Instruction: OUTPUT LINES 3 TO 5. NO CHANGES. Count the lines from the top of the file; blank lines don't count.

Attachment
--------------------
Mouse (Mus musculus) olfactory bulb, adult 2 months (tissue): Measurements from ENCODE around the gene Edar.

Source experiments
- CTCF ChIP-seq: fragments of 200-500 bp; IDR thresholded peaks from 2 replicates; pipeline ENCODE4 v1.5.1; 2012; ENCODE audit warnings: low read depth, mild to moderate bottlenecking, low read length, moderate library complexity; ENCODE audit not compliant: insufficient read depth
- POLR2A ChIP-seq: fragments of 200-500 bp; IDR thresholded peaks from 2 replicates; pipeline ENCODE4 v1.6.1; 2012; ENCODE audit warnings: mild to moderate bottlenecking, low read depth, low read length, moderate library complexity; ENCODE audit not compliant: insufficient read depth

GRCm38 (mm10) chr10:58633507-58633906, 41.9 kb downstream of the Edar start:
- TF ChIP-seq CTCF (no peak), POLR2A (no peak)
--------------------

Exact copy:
- CTCF ChIP-seq: fragments of 200-500 bp; IDR thresholded peaks from 2 replicates; pipeline ENCODE4 v1.5.1; 2012; ENCODE audit warnings: low read depth, mild to moderate bottlenecking, low read length, moderate library complexity; ENCODE audit not compliant: insufficient read depth
- POLR2A ChIP-seq: fragments of 200-500 bp; IDR thresholded peaks from 2 replicates; pipeline ENCODE4 v1.6.1; 2012; ENCODE audit warnings: mild to moderate bottlenecking, low read depth, low read length, moderate library complexity; ENCODE audit not compliant: insufficient read depth

GRCm38 (mm10) chr10:58633507-58633906, 41.9 kb downstream of the Edar start: